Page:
There's an old joke that most Jewish holidays are based on the same premise: "They tried to kill us, we won, let's eat!" In my mind, the holiday that best matches this scenario -- and possibly gave rise to it in the first place -- is Purim . It also tends to be the most fun holiday, with kids (and increasingly often their parents) dressing in costumes and lots & lots & lots of audience participation and loud noises actually encouraged during the service.
For those readers unfamiliar with the holiday, here's Purim in a nutshell: In the ancient Persian empire, Queen Esther (whom the king does not know is Jewish) and her uncle Mordecai discover and foil a semi-secret plot by viceroy Haman to kill all the jews in the kingdom. There are enough plot twists and complications to make an excellent movie or mini-series -- but the modern-day fun comes from dressing up as major characters in the story and making LOTS of noise every time Haman is mentioned during a reading of the story in synagogue. The "let's eat" part of the holiday comes after the service, with special pastries called "Hamantaschen" (with many other possible spellings) featured as a special treat. Hamantaschen are triangular to mimic the supposed shape of Haman's hat, and while classically filled with sweetened poppy seeds they are also frequently filled with chocolate or fruit preserves.
Since the Pipsqueak is part of the synagogue's kids' choir, her participation in the holiday service was a foregone conclusion -- so she and Mommy started planning her costume well in advance. After some false starts, they latched onto the idea of the Pipsqueak dressing as a Hamantaschen. I had some big rolls of brown craft paper I'd saved from Amazon shipments, so AJ applied some creativity -- along with a bunch of colored paper, tape, and markers -- to turn one of them into a giant wearable Jewish pastry for her daughter. (Sorry; this is the only photo I have of the costume that doesn't violate AJ's guidelines for Pipsqueak photos online.)
The crafts were followed by a BYO dinner which was itself followed by a short period of chaos as tables were rolled out of the room and rows of seats were set up. The rabbi (who was as much into having fun with the holiday as any of the kids) eventually managed to get things down to a low enough roar to start the actual service. After some songs from the choir, baskets filled with groggers were passed around and I'm glad to say they were put go good use by one and all. In keeping with the fun attitude, the rabbi kept the story of Esther extra-entertaining by using the projection system so the congregation could read along... with each slide embellished with the likes of minions, the Big Hero 6 crew, smurfs, Lego Movie characters, and the like.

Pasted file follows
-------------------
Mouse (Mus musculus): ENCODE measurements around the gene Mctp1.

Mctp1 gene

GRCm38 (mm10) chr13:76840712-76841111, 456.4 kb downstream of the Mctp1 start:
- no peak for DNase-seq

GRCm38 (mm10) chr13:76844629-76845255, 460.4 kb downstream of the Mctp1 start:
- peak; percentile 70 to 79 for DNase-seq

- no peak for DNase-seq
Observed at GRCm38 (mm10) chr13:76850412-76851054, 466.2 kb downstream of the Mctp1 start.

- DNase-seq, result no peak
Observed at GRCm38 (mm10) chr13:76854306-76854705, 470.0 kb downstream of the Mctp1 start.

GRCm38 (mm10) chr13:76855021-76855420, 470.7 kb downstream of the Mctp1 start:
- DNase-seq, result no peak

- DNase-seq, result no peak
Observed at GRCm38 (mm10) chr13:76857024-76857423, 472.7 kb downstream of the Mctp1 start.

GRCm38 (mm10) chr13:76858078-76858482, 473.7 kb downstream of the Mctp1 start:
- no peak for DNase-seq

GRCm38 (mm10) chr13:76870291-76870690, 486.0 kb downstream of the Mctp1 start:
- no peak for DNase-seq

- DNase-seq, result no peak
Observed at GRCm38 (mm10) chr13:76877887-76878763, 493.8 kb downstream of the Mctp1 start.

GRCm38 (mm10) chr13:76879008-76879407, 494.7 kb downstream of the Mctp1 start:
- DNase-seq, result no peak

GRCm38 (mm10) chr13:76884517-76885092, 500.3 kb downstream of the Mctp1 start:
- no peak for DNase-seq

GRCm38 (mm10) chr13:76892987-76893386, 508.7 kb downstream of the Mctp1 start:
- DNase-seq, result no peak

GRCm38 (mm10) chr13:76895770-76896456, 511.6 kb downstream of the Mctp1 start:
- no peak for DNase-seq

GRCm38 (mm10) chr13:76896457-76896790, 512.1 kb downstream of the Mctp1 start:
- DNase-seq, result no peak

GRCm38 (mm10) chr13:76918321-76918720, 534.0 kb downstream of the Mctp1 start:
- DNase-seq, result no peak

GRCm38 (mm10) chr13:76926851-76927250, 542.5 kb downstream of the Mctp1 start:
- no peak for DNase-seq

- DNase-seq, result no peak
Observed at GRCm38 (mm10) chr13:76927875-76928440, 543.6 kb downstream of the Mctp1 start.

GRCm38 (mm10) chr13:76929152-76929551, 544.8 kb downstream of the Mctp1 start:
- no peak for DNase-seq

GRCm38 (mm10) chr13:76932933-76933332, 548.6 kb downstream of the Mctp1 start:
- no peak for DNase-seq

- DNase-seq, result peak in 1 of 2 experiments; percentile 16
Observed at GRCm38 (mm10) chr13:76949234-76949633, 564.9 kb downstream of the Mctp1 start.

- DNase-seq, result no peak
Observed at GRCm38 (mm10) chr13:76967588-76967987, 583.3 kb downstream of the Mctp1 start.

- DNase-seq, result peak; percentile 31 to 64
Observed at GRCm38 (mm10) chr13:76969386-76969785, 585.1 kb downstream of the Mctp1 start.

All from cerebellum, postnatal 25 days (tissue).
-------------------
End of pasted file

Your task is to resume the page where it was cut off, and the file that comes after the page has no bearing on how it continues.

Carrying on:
Once the story reached its end (and the groggers were collected for use again next year, much to the relief of the parents present), it was time for the costume parade! Despite an amazing similarity to the annual rounding up and herding of cats from the lowland pastures to their summer grazing grounds in the mountains, the rabbi & helpers managed to get all the kids in costume (along with several costumed parents) sort of lined up and moving along parallel paths.
Unlike the days of my youth, when such events only included characters drawn from the Story of Esther (leading to a parade of dozens each of Hamans, Esthers, King Ahasueruses, and assorted ancient warrior-type guys), the parade also included several video game characters, a couple of cowboys, a nurse, enough Marvel & DC superheroes to protect several planets, a handyman, a fireman, and, of course, a hamantaschen. Oh, and a rhinoceros -- I kid you not. (He was only about 4'1" but a rhino nonetheless.)
The parade wound around & through the sanctuary and out into the lobby, where a grand assortment of baked goodies & drinks waited to help celebrate the holiday. One highlight of the celebration was the rabbi coming up to Miri, taking one look at her yellow-centered costume, and exclaiming, "An apricot hamantaschen! My favorite!" (Yes, we like the guy.)
 As you will see, the holiday is becoming something of a "Jewish Halloween," with costumes of pop culture figures increasingly supplanting the classic depictions of biblical characters from the story.
 Groggers are ratchet-based noisemakers that one spins around to make a racket. They, along with lots of booing, are enthusiastically employed at every mention of Haman's name during the reading of Esther's story.